Once through the chutes to the top of the Red Banks, Misery Hill will be apparent in front of you, beginning at around 13,200 ft.. While aptly named due to the energy required to climb at this altitude, and the general feeling of exhaustion, lassitude or the pounding, altitude-induced headache you may be experiencing, you may find that the ground between Lake Helen and the Red Banks is the steepest and most difficult terrain to climb on the entire mountain, and that the more stable ground on Misery Hill is a slight relief compared to the area you have just passed to get there. Climbers from the Casaval Ridge route will connect to the trail in this area. Continue up Misery Hill, and you will see Shastina, Mt. Shasta's volcano, to your left near the top around the summit plateau.

The summit plateau at the top of Misery Hill is a huge, wide area, from which the actual summit will be visible for the first time, as well as several smaller summits in the same general area. In late summer this area will be all ice and very slippery, so take care. Continue towards the final short trail up to Mt. Shasta's rocky summit, where there is a summit register.

To descend, trace your route back through the Red Banks. When there is plenty of snow, several glissading chutes may be apparent, left by other climbers who took the fast and effortless way down. Be carefull as it's easy to accelerate too quickly, lose control and become injured in a thousand-foot slide down the upper reaches of Avalanche Gulch. Many climbers have injured themselves in this manner.
Essential Gear For Climbing Mt. Shasta

An ice ax and crampons are a must. A helmet should be worn to protect the climber from rockfall, which can come down by the dump-truck full in summer, or in case of accidental slips or slides. In late summer the route can be climbed fast in hiking runners, but avoid this option and use heavier, solid hiking or mountaineering boots. The reason for this is that when using heavy footwear, you will be able to quickly and easily plunge step and slide down the mountain while descending; but if wearing light runners, this will be next to impossible due to the brutal pounding your feet will take, and the descent will be painstakingly slower as you will find yourself carefully picking your way down the rocky, scree-filled Gulch.

Storms can be deadly on this mountain, and appropriate clothing should be worn. A goretex shell is a must, a down jacket is wise insurance and storm goggles can help to negate the effects of high winds, which can reach 100 mph. Be prepared for winter at all times, even on a summer climb of this peak. A map and compass are good to have along, (assuming you know how to use them) as routefinding between the summit and the Red Banks would be extremely difficult in a foggy, storm-induced whiteout, which can settle in with alarming speed.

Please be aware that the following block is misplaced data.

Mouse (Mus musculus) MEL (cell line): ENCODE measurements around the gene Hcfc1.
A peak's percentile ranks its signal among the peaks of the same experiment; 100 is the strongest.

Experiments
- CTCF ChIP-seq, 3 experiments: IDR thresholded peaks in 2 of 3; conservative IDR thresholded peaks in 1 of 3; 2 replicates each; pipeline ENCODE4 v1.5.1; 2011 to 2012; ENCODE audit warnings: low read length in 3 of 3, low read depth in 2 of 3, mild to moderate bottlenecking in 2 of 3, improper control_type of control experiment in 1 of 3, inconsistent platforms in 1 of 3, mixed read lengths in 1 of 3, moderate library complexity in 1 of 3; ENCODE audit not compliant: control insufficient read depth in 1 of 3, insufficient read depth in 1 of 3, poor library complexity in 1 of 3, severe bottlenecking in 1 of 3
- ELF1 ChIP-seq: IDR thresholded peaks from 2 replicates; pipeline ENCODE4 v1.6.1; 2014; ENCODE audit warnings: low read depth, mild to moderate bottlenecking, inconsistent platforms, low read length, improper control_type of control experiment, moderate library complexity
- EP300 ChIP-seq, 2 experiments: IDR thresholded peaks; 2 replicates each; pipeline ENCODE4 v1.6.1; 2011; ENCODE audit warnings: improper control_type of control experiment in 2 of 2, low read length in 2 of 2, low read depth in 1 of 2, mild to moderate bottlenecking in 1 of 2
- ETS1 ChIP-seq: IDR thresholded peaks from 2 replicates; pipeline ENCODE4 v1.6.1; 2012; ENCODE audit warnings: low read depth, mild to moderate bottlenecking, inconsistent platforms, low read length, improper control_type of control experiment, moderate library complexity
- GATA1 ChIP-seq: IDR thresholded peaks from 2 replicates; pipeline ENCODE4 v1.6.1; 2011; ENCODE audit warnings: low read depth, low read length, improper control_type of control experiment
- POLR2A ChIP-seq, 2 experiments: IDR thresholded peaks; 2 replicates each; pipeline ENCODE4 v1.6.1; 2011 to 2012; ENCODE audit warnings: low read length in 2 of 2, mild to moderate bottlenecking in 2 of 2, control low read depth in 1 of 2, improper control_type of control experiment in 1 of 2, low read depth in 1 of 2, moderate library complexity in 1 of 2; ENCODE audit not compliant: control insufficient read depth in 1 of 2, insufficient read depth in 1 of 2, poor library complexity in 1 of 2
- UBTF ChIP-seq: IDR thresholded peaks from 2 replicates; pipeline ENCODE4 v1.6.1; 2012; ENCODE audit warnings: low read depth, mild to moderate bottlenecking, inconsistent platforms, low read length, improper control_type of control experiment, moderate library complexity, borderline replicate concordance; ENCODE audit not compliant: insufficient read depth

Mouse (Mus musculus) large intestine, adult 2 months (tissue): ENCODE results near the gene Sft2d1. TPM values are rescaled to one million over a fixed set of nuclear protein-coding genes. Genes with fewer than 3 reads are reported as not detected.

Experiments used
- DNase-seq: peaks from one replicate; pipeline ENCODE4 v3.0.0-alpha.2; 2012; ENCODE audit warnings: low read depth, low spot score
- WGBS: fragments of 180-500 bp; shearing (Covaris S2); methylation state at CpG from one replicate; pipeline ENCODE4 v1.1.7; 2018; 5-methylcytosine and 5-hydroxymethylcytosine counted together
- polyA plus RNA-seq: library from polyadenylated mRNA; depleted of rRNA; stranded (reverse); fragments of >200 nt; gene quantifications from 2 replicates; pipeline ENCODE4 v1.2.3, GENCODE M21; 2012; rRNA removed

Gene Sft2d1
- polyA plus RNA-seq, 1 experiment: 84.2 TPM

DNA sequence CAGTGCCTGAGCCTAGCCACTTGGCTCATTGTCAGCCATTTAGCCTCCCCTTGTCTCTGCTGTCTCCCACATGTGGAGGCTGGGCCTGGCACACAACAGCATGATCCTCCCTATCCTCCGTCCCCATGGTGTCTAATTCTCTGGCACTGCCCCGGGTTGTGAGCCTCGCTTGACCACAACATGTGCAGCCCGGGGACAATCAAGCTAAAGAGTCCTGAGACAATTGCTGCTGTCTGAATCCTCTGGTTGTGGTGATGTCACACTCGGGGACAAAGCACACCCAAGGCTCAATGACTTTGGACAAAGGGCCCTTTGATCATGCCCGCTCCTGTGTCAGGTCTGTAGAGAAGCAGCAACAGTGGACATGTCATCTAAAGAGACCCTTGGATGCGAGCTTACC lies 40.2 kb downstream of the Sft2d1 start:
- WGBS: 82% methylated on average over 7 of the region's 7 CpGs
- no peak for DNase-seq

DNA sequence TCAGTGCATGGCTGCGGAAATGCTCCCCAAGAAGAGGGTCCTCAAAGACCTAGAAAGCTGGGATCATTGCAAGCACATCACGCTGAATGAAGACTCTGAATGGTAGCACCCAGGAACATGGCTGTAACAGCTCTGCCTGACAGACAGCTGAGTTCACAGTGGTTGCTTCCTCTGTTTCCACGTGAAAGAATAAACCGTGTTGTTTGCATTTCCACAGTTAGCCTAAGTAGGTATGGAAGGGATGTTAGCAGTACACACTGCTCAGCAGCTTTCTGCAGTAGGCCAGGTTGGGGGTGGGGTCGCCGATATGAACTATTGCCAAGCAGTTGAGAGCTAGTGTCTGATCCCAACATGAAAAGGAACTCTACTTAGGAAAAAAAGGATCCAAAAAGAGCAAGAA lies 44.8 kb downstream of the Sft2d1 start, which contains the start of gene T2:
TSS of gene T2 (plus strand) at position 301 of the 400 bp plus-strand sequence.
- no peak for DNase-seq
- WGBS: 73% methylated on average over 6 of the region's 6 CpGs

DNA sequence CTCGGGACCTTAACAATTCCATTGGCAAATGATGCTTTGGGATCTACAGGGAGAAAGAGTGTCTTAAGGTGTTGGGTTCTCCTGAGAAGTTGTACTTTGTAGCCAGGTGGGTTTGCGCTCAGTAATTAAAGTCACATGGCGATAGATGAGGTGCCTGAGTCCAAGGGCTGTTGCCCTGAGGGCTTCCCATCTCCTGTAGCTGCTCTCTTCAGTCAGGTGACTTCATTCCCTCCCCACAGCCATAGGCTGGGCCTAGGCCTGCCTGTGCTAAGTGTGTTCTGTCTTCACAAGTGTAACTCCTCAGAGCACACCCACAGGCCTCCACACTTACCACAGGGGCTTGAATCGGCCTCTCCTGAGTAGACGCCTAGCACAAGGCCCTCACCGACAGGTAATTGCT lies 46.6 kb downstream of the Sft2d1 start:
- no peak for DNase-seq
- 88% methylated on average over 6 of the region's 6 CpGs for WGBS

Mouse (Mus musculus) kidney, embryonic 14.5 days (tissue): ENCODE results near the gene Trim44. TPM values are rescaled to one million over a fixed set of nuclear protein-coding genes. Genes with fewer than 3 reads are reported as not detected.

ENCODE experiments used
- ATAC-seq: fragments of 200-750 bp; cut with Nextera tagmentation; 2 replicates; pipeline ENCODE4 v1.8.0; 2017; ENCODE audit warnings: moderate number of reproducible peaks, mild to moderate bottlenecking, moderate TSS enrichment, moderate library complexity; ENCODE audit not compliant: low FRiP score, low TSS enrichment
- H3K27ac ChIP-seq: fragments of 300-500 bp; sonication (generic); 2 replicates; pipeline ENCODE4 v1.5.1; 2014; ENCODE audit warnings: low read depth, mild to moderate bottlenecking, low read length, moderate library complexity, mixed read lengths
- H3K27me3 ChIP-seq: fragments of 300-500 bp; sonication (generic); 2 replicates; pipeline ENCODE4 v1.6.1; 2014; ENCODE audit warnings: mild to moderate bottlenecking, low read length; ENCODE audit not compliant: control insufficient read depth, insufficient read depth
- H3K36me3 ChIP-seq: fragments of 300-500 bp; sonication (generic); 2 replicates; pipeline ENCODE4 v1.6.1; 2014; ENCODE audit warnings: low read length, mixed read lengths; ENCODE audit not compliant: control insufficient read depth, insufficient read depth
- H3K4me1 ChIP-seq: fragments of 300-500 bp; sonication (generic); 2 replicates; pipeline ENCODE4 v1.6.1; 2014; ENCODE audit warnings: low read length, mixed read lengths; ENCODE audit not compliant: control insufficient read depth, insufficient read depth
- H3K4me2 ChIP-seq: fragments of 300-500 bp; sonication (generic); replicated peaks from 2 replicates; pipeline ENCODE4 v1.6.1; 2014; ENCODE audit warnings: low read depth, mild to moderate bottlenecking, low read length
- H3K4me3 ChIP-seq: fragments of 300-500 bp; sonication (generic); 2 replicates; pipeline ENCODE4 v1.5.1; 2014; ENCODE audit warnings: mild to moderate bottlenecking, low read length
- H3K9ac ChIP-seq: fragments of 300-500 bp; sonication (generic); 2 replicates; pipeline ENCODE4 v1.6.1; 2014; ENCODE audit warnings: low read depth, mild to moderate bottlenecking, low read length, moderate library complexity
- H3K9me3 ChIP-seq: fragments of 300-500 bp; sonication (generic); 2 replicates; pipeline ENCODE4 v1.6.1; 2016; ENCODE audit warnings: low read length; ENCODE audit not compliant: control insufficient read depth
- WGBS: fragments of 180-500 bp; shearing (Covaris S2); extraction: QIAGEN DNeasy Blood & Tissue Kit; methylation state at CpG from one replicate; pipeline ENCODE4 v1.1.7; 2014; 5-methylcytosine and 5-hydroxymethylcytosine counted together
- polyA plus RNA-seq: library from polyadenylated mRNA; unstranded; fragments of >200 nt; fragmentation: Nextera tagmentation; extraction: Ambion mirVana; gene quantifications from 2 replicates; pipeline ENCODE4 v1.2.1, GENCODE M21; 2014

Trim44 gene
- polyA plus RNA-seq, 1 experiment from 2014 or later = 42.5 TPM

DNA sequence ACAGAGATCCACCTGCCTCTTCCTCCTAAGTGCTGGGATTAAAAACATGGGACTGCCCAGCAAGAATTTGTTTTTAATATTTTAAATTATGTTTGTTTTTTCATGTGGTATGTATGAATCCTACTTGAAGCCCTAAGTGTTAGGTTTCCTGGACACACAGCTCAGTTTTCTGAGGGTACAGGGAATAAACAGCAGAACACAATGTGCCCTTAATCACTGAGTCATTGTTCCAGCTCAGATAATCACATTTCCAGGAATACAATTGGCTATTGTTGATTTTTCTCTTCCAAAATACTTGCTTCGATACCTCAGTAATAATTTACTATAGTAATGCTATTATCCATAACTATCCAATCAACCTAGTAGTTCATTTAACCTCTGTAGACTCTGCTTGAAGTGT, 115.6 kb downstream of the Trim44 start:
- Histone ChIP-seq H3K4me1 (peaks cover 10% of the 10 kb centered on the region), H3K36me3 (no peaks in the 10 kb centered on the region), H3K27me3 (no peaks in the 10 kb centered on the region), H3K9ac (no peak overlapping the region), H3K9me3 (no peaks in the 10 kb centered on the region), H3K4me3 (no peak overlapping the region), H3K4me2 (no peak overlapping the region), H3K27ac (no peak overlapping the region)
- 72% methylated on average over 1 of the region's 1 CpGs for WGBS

Dark sunglasses and sunscreen are a must, as a climb up these snowy slopes, especially in summer, can leave you feeling like you're in a microwave oven. Reflected UV rays can burn the inside of your nose and mouth from facing the slopes and looking down for long periods. A dry pair of socks is a good thing to have along as well as extra gloves, which can rapidly become soaked in wetter weather on the mountain.
Disclaimer - Hazard Warning

Although non-technical, Avalanche Gulch is plagued with many objective hazards such as avalanche, rockfall, sudden storms, whiteouts and rapidly-changing weather, wind, hot and cold temperatures, and often the possibility of altitude sickness for climbers who are not properly acclimatized to the altitude, especially those living at sea level or the lower valley areas of California. Much rockfall and some avalanches are human-triggered, and the numbers of climbers attempting the mountain at times is a hazard in itself.

Climbing Mt. Shasta is dangerous. Climb at your own risk

Storms are to be taken seriously on this mountain, and climbers just generally vacate the area when a storm is approaching. If you don't, and find yourself climbing in one of the mountain's frequent storms, especially in winter, you are in for a very wet and miserable experience, compounded by the fact that if you do descend safely, you are almost guaranteed to find yourself stranded at the Bunny Flat trailhead, with your vehicle buried in a 24-hour buildup of snow which can exceed three feet. Having to pitch the tent again at the trailhead when soaked, and waiting for a snowplow to come along for a day or two can be a real character builder which most of us would rather not experience. Keep in mind that the Everitt Memorial Highway is the last road to be plowed in the county, and that often the Park Rangers will just close the road during bad storms, leaving weary climbers unable to drive down even if the road is passable with a four-wheel-drive vehicle.
            Left:  Misery Hill;  Center:Summit of Mt. Shasta;  Right:  Shastina, a volcano on Mt. Shasta
Camping and Bivouacs

Camping is permitted at Bunny Flat trailhead, or anywhere else on the mountain. If camping at the Cabin, as it is called, do not camp in the cabin. It is for recreational or emergency use only. Keep tents pitched at least 100 yards away from the building.

Climbers commonly camp at Lake Helen, which is not really a lake, but just a wide, flat area about halfway up the Gulch. On summer weekends and holidays this place can seem like Grand Central Station, with up to a hundred tents pitched haphazardly wherever the owners can find a space. There are no latrine facilities at Lake Helen, and a pack-out system for waste is ineffect, with bags available at the trailhead building at Bunny Flat.
Mt. Shasta Miscellaneous Information

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Acknowledgements and Photo Credits

The information contained on the Avalanche Gulch route page has been compiled by Henry Timmer, a Canadian citizen, mountaineer and adventurer currently residing in Sacramento, California, USA. To make comments, corrections, additions or inquiries, contact me at climbwild@hotmail.com

All photos shown are the property of Henry Timmer unless specified otherwise.